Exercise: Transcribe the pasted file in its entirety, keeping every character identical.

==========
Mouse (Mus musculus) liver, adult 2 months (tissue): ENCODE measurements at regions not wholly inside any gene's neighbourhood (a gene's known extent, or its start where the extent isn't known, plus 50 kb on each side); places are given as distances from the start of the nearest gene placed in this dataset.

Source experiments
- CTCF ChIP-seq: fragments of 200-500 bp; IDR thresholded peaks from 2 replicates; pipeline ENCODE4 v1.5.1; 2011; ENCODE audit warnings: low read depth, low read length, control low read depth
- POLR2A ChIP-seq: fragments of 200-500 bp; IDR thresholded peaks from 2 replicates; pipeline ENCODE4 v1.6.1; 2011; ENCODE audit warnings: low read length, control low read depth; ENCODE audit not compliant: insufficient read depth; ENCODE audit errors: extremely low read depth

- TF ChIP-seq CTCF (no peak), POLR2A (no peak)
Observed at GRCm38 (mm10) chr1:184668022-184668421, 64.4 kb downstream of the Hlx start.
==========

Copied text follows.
Mouse (Mus musculus) liver, adult 2 months (tissue): ENCODE measurements at regions not wholly inside any gene's neighbourhood (a gene's known extent, or its start where the extent isn't known, plus 50 kb on each side); places are given as distances from the start of the nearest gene placed in this dataset.

Source experiments
- CTCF ChIP-seq: fragments of 200-500 bp; IDR thresholded peaks from 2 replicates; pipeline ENCODE4 v1.5.1; 2011; ENCODE audit warnings: low read depth, low read length, control low read depth
- POLR2A ChIP-seq: fragments of 200-500 bp; IDR thresholded peaks from 2 replicates; pipeline ENCODE4 v1.6.1; 2011; ENCODE audit warnings: low read length, control low read depth; ENCODE audit not compliant: insufficient read depth; ENCODE audit errors: extremely low read depth

- TF ChIP-seq CTCF (no peak), POLR2A (no peak)
Observed at GRCm38 (mm10) chr1:184668022-184668421, 64.4 kb downstream of the Hlx start.